The Duke later gave that land to two of his friends and one of them appointed a cousin, Philip Carteret, as governor of New Jersey.

A grant was then given by the governor to settlers in New Hampshire, who were none too pleased with how they were being treated in the Puritan community they lived in there.

One of these settlers was a man named Francis Drake – grandfather to our Jeremiah Drake.

Who was Francis Drake?

No, he’s not Sir Francis Drake but he is Captain Francis Drake.

Our Francis Drake was born in 1615 in England to Robert Drake, a fairly wealthy and connected “sergemaker”.

Robert Drake was a contemporary to Sir Francis Drake’s brother, Thomas. Thomas was given the estate of Sir Francis Drake upon his death. Robert Drake is believed to be related to another Robert Drake, who was famously burned at the stake in 1556 for his religious defiance. When asked by a priest to renounce his faith Robert Drake of 1566 said, “As for your Church of Rome, I utterly deny its works and defy its power, even as I deny the devil and defy all his works”.

That passion for religion seems to be a family trait. The next several generations of Drakes were driven by their religion.

So how did Francis Drake come to America?

It appears he came to New Hampshire with his parents around 1640. They were Puritans.

His father, Robert, was a sergemaker – which is described as a kind of textile producer – who became a shop keeper in Hampton, New Hampshire, selling fabrics he brought over from England.

Robert Drake was father to many children.

It is said that two of his older sons – Nathaniel and John Drake – came ahead of Robert and his younger children, including Francis Drake. They settled in an area near Piscataqua River in New Hampshire.

Politically, this part of New Hampshire was part of the Puritan Massachusetts Bay Company even though many of the early settlers in that area were Baptists and Quakers.

Those religious differences wormed their way into families – including the Drake family. While the Puritans fled England due to religious persecution it proved as well to be a challenge to them on the other side in coming to the New World.

As such, many living in this mixed religious base of New Hampshire felt harassed by the combined forces of Puritan church and state and began looking for a way out through a new frontier.

That new frontier came from the land grant by Governor Carteret given to four men disaffected in New Hampshire.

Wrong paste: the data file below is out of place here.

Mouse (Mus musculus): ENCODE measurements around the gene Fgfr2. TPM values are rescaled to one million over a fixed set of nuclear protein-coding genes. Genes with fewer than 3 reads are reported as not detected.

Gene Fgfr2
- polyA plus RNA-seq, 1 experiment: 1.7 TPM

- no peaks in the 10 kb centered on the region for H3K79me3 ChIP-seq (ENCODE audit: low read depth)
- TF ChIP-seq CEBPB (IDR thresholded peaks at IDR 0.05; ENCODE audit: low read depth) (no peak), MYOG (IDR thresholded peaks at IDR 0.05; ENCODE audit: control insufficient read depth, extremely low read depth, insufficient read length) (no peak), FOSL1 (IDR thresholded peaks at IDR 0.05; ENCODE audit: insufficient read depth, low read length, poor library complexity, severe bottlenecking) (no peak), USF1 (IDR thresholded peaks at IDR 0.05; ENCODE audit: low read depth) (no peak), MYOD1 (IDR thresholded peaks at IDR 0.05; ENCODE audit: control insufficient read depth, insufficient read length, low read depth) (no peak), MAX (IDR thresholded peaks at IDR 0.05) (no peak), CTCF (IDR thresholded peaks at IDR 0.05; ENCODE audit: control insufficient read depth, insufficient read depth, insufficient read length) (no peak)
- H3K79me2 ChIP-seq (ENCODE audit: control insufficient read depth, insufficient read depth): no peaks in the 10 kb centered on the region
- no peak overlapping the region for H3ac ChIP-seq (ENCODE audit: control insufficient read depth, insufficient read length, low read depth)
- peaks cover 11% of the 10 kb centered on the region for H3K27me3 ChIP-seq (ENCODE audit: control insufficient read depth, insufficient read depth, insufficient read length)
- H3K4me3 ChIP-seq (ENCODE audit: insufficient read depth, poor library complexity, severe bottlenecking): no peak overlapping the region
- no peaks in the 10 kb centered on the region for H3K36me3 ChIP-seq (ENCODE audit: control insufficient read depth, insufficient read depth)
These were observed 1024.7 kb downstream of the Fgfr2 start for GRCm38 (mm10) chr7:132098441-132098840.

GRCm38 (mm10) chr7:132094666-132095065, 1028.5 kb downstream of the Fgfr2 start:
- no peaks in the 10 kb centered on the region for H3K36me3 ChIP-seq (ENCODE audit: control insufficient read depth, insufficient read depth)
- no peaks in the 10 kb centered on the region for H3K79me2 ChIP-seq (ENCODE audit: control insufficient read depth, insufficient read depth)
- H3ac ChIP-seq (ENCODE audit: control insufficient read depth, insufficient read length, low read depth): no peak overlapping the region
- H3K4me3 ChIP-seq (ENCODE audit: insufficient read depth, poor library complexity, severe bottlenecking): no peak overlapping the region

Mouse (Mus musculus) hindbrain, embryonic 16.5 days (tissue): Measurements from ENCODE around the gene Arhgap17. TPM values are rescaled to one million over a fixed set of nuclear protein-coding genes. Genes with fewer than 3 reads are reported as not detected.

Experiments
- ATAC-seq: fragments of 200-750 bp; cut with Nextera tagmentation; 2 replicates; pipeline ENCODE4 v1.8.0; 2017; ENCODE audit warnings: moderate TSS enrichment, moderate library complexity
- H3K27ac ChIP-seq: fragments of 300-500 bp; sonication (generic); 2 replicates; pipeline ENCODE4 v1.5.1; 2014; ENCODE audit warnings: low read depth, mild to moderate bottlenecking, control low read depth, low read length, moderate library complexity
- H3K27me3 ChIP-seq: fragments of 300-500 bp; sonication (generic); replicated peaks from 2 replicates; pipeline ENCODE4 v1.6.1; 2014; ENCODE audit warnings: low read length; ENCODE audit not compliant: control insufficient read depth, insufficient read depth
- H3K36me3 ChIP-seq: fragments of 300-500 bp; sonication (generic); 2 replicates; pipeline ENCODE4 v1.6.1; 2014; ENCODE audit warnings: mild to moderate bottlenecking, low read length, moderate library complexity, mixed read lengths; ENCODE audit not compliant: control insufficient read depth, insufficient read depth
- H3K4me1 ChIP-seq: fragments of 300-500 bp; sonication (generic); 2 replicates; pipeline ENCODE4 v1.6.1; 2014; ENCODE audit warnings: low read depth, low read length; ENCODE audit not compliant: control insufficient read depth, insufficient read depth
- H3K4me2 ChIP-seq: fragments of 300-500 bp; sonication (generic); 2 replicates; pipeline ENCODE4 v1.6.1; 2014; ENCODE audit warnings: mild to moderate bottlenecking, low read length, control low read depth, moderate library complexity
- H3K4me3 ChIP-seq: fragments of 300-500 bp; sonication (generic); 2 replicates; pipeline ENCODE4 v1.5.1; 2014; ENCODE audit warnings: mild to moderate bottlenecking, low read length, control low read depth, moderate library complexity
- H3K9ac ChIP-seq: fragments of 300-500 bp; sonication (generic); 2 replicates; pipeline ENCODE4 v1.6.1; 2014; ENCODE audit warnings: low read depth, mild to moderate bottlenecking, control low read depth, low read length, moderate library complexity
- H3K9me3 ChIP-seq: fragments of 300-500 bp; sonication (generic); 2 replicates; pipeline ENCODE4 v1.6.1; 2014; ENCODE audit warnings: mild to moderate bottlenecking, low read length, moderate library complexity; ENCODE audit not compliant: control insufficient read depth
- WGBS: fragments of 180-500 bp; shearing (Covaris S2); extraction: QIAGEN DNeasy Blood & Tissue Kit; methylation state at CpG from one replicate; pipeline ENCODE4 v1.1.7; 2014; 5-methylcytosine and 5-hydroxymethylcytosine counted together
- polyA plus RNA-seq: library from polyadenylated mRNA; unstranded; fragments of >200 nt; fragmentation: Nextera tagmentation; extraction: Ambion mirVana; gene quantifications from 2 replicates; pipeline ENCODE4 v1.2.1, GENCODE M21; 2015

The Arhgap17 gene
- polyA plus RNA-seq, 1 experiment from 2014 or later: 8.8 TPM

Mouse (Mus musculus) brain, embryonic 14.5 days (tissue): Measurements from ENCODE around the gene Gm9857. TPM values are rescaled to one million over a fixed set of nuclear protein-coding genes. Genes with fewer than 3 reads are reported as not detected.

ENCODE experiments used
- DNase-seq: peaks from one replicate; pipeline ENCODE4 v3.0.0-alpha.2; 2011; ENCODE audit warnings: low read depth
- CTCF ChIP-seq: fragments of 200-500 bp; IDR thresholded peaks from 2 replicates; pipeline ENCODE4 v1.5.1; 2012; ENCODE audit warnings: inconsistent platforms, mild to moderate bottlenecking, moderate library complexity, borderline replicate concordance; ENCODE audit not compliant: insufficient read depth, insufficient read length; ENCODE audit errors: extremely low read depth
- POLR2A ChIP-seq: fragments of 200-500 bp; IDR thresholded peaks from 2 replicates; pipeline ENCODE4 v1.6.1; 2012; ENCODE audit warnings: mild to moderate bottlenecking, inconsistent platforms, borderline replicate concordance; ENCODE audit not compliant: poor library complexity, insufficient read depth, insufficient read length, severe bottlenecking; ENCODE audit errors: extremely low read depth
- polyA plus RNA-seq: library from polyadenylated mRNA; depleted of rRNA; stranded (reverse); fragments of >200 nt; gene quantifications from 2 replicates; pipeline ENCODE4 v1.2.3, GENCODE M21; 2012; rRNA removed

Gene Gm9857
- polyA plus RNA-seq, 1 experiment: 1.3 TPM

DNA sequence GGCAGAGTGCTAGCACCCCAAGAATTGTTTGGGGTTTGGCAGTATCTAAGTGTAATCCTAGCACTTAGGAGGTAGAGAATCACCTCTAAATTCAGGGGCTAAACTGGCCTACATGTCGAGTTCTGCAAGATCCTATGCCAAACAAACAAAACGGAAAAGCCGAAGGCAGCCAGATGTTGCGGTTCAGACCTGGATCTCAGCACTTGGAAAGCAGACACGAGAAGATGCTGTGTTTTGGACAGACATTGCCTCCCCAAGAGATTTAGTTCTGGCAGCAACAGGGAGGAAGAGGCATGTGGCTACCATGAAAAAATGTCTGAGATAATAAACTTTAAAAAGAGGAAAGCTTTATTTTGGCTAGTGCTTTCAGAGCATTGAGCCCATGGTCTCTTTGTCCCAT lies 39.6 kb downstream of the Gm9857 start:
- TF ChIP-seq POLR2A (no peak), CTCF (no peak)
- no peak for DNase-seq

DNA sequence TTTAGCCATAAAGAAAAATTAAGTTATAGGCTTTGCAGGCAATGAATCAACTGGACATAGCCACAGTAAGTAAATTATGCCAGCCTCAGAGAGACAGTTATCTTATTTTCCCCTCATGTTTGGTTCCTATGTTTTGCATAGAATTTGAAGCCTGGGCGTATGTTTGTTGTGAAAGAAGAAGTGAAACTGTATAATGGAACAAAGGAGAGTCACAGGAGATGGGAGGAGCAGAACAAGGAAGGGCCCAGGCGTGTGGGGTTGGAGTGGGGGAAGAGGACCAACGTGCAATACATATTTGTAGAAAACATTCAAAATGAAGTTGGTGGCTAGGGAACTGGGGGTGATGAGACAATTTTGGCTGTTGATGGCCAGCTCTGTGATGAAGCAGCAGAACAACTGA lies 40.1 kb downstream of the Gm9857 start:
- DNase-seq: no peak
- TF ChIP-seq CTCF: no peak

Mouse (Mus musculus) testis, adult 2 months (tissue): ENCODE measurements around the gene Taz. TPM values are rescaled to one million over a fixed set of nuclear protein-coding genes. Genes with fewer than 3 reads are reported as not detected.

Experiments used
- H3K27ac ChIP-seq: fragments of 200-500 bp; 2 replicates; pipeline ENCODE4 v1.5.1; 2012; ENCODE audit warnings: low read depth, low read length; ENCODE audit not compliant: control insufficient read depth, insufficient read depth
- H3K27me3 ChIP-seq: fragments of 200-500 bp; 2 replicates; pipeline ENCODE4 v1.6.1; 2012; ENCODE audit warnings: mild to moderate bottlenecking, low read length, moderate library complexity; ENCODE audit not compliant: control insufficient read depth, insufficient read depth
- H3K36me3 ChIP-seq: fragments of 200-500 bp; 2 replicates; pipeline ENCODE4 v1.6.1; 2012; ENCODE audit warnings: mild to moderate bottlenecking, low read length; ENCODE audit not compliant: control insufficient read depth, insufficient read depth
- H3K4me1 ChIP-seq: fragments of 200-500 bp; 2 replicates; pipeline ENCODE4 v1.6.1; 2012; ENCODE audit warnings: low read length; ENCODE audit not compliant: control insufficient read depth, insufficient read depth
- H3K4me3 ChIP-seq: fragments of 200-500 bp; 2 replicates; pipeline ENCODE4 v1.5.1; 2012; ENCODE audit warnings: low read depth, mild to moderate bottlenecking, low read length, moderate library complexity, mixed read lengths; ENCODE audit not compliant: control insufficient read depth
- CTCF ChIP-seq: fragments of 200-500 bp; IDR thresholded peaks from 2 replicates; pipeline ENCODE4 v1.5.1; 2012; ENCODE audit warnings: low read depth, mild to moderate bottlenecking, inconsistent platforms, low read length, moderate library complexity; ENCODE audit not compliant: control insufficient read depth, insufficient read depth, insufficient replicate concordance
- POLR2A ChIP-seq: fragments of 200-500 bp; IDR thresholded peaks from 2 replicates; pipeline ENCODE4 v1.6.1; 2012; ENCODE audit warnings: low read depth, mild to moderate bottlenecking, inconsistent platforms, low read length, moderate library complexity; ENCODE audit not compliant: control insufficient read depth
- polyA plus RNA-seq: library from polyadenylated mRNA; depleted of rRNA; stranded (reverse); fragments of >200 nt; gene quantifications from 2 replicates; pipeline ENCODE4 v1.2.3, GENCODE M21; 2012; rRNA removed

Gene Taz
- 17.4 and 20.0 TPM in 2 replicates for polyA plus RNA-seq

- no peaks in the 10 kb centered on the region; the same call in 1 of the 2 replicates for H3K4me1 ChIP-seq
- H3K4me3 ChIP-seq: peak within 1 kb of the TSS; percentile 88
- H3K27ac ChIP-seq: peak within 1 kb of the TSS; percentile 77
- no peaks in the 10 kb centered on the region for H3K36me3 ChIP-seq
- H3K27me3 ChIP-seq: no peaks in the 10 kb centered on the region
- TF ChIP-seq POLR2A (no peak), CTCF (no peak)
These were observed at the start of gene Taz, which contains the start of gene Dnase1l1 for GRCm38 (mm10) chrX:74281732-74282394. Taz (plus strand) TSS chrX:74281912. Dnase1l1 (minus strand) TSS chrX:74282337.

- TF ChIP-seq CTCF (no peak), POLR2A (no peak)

After a falling out with his Puritan father Robert over religion, new Baptist Francis Drake followed the original four settlers of what would come to be known as Piscataway, NJ and he was granted 245 acres there.

It was there that Francis married, raised a family, became a surveyor, opened a tavern and served in local government and as captain of the local militia (thus the name Captain Francis Drake that you see on FamilySearch).

The many children of Francis and Mary Drake were all Baptists.

In fact, they were prolific Baptists. Their names are associated with nearly a dozen Baptist churches in New Jersey and the most famous descendant of Francis ended up being Reverend John Drake, who founded the Stelton Baptist Church as the First Baptist Society of Piscataway.

The children and grandchildren of Captain Francis Drake also had huge families. And they served in the militia. Captain George Drake, the son of Captain Francis Drake, had 17 children. One of them was Captain Andrew Drake, who was married to Hannah Fitz Randolph and had 15 children, including our grandfather, Jeremiah Drake.

Not much is really known about Jeremiah – except that he was born in Piscataway, he was a Drake and he was very Baptist.

He married Martha Dunn. Who was Martha Dunn?

Martha appears to be a lot like Jeremiah. She was born in Piscataway, she was a Dunn, and she was very Baptist.

Martha was the fourth child of Hugh Dunn, Jr and Elizabeth Martin of Piscataway. Both the Dunns and the Martins had a big history in Piscataway long before Martha was born.

Her grandfather, also named Hugh Dunn, was famous for his piety and his singular devotion to the Baptist faith. Hugh Dunn Sr. was married to…Elizabeth Drake.

Elizabeth’s father was…Captain Francis Drake.

So our Jeremiah was a great grandson of Captain Francis Drake…and his wife Martha was a great grand daughter of Captain Francis Drake. Cousins!

So it was destiny, I suppose, that they would remain in New Jersey and raise their family among the Baptists.

They had a daughter, whom they dutifully named Martha Drake.

This Martha Drake would grow up to marry…a Baptist minister.

Joseph Manning was the son of a Baptist preacher and grandson to James Manning, who was president of a Baptist college in Rhode Island.

Hannah ManningThat brings us to Hannah Manning – born in Piscataway, New Jersey – grandmother to Ruth Althea Rowe Westover.

What does this late night adventure into the 312th birthday of an ancestor teach us?

It teaches us that we have a 500 year history through the Drake line of very real religious independence. It teaches us that the cords of religion and family both unite and divide. It teaches that faith is a dominating part of life.

It also teaches that faith stokes the fires of liberty. The Drakes, the Mannings, the Dunns, the Martins and all others associated with the broader family in New Jersey were patriots. They fought in the Revolution and they escaped the religious persecution in Old England.

Though we lack details of much of their lives we do not lack their lessons.